How community development can help establish an Olympic legacy in a ‘place like Flint’

“Things like this don’t happen in a place like Flint. It’s a once in a lifetime thing for Flint. It’ll never happen again in my lifetime”

Among the triumph and exuberance of the celebrations for Jade Jones’s gold medal at Flint/Y Fflint Sports and Social Club, BBC Radio Wales broadcast this comment from a local woman this morning.

Perhaps it is a throwaway comment, one said in the heat of the moment. But does it hint at a broader mindset? A mindset that sees individual sporting success as exceptional, disconnected to community life, something ‘achieved by others’ and something that happens ‘despite living here’? If it does then a more grassroots-focused, collaborative approach is required that, if underpinned by community development principles, stands a good chance of achieving a genuine, lasting legacy for the 2012 London Olympics. In a place like Flint/Y Fflint, and many towns like it, a true legacy would be one that does see it happen again in her lifetime.

So what needs to be done?

Start by mobilising the community itself to organise itself to lead change. For instance, a community is well able to identify its sporting and leisure resources, strengths and opportunities. Shiny, expensive velodromes and the like are not the answer on their own. The Street Games movement at its heart recognises that sporting opportunities need to be brought to the doorstep at a time and cost that is appropriate to participants.

It needs to be all-inclusive. In truth there are many culturally-entrenched assumptions based on ethnicity, age, class and gender about which sports will appeal to which people and for which ones they will have an aptitude. These are slowly being broken down and for British medals to be won by women in sports such as boxing and taekwondo will help nudge this along. The commitment that community development has to supporting and advocating for marginalised and under-represented individuals can help collectivise participation in all activities including sporting.

History tells us that when people collectivise, change follows. That change usually centres on the re-balancing or re-distribution of power. Community development promotes participatory democracy. So as good as it is for the marginalised and under-represented to take part in sport, to contribute to decision-making processes about the activities in which they take part can lead to rich, imaginative and more empowering sporting experiences. In keeping with the Welsh Government’s desire for citizen-centred services – and a rejection of a consumer model – we might not merely consume sporting activities but shape them as well.

Community development recognsies that it might take time however. Usually it is the communities themselves that are most willing to recognise and commit to this. Funders and agencies need to do so too.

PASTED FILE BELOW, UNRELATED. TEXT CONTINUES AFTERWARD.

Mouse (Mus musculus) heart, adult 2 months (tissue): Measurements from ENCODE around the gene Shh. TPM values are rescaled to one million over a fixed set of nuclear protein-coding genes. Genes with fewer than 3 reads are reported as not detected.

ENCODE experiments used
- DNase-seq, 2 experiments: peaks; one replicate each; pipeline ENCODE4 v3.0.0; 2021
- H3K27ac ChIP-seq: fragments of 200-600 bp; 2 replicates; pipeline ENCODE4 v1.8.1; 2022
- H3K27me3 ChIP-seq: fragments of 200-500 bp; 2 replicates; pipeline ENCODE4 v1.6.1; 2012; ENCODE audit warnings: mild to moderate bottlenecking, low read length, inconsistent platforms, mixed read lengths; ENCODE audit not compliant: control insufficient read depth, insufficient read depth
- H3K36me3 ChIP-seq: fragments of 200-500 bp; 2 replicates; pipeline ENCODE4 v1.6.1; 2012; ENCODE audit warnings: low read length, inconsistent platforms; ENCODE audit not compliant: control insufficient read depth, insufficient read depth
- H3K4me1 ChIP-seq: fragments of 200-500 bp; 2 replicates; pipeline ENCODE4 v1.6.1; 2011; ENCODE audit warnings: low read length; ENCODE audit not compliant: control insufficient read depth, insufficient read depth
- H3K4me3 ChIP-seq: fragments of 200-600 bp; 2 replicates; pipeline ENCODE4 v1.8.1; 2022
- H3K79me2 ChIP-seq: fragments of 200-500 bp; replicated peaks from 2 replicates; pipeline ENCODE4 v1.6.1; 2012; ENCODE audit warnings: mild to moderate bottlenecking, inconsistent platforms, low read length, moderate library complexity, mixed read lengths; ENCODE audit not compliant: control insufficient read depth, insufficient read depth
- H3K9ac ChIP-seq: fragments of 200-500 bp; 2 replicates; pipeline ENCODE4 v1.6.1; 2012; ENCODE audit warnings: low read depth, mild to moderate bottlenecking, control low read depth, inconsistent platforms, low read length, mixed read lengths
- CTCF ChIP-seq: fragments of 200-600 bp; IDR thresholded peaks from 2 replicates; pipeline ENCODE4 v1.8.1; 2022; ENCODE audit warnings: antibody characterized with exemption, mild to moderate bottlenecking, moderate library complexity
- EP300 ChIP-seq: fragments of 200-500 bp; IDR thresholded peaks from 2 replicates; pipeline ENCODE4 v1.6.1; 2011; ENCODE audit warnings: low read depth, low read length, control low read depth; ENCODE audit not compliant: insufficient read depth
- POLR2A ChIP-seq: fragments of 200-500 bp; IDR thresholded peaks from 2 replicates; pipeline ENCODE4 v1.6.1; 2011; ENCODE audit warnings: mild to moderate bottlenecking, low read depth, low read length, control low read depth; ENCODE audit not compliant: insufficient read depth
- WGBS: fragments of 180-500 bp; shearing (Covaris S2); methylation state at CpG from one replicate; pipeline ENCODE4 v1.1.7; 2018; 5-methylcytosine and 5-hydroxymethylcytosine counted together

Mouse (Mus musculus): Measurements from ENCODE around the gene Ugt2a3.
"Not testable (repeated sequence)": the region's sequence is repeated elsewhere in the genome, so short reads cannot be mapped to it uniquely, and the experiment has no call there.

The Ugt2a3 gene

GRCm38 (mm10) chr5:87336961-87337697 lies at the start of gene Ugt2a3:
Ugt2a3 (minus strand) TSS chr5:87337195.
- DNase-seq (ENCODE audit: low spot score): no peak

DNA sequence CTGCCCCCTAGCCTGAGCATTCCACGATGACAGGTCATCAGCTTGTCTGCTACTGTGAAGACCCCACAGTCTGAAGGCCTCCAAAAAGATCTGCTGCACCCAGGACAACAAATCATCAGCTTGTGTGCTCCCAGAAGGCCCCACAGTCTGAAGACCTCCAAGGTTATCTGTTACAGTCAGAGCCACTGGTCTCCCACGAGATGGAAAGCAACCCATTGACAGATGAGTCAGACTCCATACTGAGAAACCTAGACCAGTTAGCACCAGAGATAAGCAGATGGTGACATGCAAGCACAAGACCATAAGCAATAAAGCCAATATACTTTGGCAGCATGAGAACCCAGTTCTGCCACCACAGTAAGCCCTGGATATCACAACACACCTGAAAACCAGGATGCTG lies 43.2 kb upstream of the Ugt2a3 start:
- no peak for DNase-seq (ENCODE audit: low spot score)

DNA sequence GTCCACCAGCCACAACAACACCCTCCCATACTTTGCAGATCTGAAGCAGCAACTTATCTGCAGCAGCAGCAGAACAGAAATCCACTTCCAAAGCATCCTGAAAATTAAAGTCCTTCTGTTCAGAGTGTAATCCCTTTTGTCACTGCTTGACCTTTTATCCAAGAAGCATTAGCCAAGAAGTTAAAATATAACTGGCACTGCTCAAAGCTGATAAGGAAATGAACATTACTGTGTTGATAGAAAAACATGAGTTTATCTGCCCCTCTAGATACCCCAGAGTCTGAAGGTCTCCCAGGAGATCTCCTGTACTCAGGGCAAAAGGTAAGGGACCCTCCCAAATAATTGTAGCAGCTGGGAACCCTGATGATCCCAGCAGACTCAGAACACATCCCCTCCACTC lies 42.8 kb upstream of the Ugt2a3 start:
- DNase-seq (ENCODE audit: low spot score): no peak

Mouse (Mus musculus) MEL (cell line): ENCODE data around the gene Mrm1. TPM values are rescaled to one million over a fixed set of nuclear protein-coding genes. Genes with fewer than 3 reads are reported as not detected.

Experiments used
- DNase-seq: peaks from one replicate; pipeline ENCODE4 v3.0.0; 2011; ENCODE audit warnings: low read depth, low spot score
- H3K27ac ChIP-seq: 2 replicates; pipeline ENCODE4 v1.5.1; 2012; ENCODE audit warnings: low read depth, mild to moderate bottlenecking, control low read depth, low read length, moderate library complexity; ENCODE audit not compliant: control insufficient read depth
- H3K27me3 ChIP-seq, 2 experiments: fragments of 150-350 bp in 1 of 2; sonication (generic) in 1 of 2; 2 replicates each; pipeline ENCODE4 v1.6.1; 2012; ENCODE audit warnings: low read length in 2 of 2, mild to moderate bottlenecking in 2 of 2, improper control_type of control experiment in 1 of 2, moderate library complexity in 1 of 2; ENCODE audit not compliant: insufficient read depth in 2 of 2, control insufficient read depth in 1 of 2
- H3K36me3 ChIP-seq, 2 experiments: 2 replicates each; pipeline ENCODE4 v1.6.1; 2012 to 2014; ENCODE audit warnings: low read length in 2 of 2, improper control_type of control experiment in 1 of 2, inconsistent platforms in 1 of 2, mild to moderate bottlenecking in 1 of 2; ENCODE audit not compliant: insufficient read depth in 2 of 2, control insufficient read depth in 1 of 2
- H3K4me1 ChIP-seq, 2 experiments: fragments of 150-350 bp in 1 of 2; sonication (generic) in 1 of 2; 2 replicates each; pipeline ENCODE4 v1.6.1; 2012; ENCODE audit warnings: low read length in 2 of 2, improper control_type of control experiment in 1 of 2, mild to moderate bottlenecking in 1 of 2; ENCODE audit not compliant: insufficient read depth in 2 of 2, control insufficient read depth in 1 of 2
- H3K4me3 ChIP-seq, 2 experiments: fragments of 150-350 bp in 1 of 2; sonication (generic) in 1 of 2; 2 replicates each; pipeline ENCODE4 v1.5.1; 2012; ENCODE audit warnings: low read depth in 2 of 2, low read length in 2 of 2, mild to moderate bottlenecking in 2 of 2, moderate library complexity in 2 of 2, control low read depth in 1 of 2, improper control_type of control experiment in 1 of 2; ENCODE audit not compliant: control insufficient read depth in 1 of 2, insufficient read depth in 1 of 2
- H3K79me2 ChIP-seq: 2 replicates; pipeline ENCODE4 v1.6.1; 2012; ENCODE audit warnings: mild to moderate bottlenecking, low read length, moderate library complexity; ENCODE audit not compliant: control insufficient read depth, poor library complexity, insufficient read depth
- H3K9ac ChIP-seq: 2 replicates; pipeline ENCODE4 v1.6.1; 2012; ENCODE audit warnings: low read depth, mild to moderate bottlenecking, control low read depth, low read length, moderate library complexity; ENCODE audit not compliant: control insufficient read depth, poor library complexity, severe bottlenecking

Community development, if done properly, is a reflective learning process, and a process in which all should participate. Learning in this context is very broad. For others to follow in Jade Jones’s footsteps requires there to be formally accredited coaches and mentors. But it also requires the recording, retention and transfer of informal lessons: why do some people ‘drop out’; why are some people taking part and not others; what are people’s true views about facilities and opportunities; what is the impact of external factors; what complements and helps embeds sporting activities and the values that can be gained by participants, and so forth.

Lastly, a community development approach ought to rage against the compartmentalisation, categorisation and thematic labelling of activity in favour of a more holistic approach to activities. For people to take part in sport and to try new sports there needs to be an alignment of local activities and agencies (schools, sports clubs, youth clubs and drop-ins, parental support, local projects of national agencies) with national, regional and programme-level strategies and priorities. Employing the other components of a community development approach outlined here allows for the reconciliation of these vertical and horizontal trajectories. So it is not just sports clubs, infrastructure providers and national sports governing bodies that have a role but schools, local employers, health agencies, planners, and so on. Community development can be the bond that coheres these various interests.

Neither are community development principles confinced to grant or publicly-funded Community Development Workers. Any of the stakeholders referred to here can apply them. So as part of our discussion about the legacy of London 2012, in addition to the inevitable talk of new sporting facilities and top down government programmes, let there also be a brave, imaginative and determined commitment to mobilising all communities to unearth their own future Jade Jones.

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